GM crops and food safety

Australia has one of the world’s most robust, science-based regulatory regimes for the approval of biotech (GM) crops with up to four separate regulatory approvals needed before farmers can use the technology.

Scientists at the Office of the Gene Technology Regulator (OGTR) identify and manage risks to human health and safety and the environment of each new GM crop. Independent assessments may also be conducted by Food Standards Australia and New Zealand (FSANZ), the Australian Pesticides and Veterinary Medicines Authority (APVMA) and the Therapeutic Goods Administration (TGA) on a case-by-case basis depending on the genetically modified trait.

It takes an average of 13 years for a new GM crop to be developed and approved. During that time, any potential risks to human health and safety or the environment are identified and managed. All GM crops have been subjected to at least a decade of testing, re-testing and independent verification before they are approved for commercial use.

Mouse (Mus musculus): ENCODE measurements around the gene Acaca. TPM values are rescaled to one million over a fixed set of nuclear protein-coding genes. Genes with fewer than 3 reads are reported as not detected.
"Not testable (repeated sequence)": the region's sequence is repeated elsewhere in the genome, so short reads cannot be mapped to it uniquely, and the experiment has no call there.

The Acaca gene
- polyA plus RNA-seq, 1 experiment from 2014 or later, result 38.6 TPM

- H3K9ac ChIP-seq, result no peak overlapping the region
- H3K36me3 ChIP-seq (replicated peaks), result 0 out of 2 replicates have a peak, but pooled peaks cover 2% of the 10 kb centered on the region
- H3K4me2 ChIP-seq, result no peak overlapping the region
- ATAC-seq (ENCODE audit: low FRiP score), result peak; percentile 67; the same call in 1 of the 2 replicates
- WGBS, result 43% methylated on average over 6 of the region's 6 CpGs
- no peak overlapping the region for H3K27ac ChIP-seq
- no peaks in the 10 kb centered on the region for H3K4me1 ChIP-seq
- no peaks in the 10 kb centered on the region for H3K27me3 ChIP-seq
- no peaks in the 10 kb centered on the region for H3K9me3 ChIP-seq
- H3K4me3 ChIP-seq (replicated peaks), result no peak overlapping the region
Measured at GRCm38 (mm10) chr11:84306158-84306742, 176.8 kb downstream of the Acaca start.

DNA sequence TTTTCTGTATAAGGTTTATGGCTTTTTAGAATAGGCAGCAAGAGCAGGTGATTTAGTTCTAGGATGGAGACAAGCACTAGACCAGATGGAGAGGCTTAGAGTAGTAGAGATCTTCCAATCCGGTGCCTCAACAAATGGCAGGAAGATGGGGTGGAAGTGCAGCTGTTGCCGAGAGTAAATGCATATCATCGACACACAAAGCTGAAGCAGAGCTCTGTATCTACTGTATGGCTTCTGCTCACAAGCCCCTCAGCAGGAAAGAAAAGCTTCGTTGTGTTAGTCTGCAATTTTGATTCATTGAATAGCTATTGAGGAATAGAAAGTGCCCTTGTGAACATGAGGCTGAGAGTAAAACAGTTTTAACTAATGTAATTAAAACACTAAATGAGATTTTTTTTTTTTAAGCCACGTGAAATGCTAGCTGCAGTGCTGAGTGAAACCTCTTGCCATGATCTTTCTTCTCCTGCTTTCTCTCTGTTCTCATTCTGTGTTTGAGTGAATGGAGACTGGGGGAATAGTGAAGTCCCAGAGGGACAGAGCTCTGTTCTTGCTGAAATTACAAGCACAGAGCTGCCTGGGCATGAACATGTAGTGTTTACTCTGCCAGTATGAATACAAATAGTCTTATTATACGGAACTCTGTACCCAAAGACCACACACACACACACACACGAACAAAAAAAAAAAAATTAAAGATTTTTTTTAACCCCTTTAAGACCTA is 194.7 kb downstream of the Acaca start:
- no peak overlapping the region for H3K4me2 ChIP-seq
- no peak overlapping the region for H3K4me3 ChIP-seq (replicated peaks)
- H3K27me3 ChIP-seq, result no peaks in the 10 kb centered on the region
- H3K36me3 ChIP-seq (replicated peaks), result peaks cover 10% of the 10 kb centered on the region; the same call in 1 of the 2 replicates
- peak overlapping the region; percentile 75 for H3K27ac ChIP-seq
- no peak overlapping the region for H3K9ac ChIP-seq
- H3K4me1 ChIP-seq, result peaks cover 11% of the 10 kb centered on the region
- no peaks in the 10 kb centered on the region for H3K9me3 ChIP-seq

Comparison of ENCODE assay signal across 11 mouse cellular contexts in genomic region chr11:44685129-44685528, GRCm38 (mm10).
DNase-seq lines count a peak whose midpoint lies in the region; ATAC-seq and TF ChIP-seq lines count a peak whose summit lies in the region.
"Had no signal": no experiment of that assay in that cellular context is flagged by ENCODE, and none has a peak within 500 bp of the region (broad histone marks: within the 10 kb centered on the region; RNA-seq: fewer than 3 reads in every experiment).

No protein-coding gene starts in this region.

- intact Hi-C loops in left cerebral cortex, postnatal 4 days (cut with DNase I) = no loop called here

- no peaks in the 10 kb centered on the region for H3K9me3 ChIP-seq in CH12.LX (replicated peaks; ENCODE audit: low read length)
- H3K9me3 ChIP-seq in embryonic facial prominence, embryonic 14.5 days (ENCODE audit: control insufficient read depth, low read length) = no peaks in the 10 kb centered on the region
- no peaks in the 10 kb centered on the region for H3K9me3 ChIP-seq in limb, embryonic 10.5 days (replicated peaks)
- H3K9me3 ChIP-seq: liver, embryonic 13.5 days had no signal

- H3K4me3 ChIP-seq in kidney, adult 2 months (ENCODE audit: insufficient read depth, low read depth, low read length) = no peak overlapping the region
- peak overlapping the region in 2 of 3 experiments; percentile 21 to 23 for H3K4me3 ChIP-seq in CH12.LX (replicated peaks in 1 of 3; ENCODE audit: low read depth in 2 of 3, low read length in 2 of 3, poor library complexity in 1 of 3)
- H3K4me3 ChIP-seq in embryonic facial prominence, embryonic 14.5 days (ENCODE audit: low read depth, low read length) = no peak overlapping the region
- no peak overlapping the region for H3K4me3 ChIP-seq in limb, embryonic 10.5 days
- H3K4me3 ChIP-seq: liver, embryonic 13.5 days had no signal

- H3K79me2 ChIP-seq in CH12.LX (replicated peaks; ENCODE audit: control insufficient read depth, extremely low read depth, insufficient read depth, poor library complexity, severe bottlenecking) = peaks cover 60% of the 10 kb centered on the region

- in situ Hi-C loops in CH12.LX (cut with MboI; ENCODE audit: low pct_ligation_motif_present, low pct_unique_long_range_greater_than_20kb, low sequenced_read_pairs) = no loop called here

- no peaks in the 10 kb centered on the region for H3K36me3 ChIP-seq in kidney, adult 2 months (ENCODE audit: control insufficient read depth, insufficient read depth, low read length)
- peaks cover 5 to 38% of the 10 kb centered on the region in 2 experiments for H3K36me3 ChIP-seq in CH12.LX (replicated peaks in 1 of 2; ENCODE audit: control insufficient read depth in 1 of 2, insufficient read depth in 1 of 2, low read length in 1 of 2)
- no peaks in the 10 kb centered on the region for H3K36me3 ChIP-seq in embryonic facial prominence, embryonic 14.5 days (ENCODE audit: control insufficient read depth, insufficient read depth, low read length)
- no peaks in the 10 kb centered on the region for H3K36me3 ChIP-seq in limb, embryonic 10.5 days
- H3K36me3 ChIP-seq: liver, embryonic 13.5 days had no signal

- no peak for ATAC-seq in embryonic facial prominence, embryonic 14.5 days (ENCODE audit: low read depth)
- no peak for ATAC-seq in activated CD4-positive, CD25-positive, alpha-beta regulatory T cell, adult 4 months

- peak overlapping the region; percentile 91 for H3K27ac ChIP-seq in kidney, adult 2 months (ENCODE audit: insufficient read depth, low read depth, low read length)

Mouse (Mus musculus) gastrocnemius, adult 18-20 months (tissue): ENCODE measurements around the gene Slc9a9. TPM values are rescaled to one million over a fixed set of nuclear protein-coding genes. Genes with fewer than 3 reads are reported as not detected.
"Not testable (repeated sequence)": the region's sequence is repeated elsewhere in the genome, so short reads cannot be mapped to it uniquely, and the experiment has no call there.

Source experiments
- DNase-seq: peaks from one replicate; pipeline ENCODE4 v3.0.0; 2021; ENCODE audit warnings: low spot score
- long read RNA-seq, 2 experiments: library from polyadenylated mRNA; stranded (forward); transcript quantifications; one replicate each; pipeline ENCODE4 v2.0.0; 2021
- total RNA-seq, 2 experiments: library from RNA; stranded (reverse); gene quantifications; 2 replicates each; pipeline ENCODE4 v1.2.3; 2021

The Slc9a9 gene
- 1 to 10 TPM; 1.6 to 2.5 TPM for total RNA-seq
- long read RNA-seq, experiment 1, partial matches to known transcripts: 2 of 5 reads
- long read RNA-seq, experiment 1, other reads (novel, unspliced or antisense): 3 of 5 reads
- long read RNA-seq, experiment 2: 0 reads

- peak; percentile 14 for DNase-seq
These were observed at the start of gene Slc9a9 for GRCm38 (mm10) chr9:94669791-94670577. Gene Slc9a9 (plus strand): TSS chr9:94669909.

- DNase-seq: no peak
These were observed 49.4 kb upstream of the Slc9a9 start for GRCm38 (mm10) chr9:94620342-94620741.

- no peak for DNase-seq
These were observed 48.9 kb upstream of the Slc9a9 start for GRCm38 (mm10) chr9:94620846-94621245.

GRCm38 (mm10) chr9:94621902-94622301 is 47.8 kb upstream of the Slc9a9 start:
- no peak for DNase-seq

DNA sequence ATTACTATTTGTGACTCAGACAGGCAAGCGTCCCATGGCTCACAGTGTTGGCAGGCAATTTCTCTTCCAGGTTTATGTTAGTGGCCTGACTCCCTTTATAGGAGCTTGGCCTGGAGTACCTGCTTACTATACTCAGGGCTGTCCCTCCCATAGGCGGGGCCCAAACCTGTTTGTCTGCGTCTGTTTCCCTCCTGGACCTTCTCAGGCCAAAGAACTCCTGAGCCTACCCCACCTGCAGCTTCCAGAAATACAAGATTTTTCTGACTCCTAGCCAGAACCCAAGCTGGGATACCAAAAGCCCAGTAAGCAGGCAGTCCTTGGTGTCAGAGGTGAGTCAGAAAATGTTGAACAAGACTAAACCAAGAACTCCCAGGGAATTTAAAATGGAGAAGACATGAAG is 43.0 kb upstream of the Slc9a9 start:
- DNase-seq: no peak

The OGTR has approved the commercial release of several varieties of  GM cotton, canola, carnations and a rose; and has issued licences for field trials of crops as diverse as sugarcane, barley, pineapple, white clover and grapevines. All GM foods intended for sale in Australia, whether grown here or not, are subject to a pre-market safety assessment by FSANZ. To date, more than 50 GM food ingredients have been approved.

To facilitate consumer choice, it is mandatory in Australia to label all food products that contain GM material. Food labelling standards are administered and enforced by FSANZ. End products that do not contain any genetically modified material, such as highly-refined oils, sugars and starches are exempt from the mandatory labelling regime.

GM crops are the most intensively studied food ingredients in  history of humanity. Governments and international regulatory bodies from around the world have consistently found GM crops to be at least as safe as their conventionally grown counterparts. Research from 130 projects involving 500 independent research groups over 25 years has concluded:

“There is, as of today, no scientific evidence associating GMOs with higher risks for the environment or for food and feed safety than conventional plants and organisms.”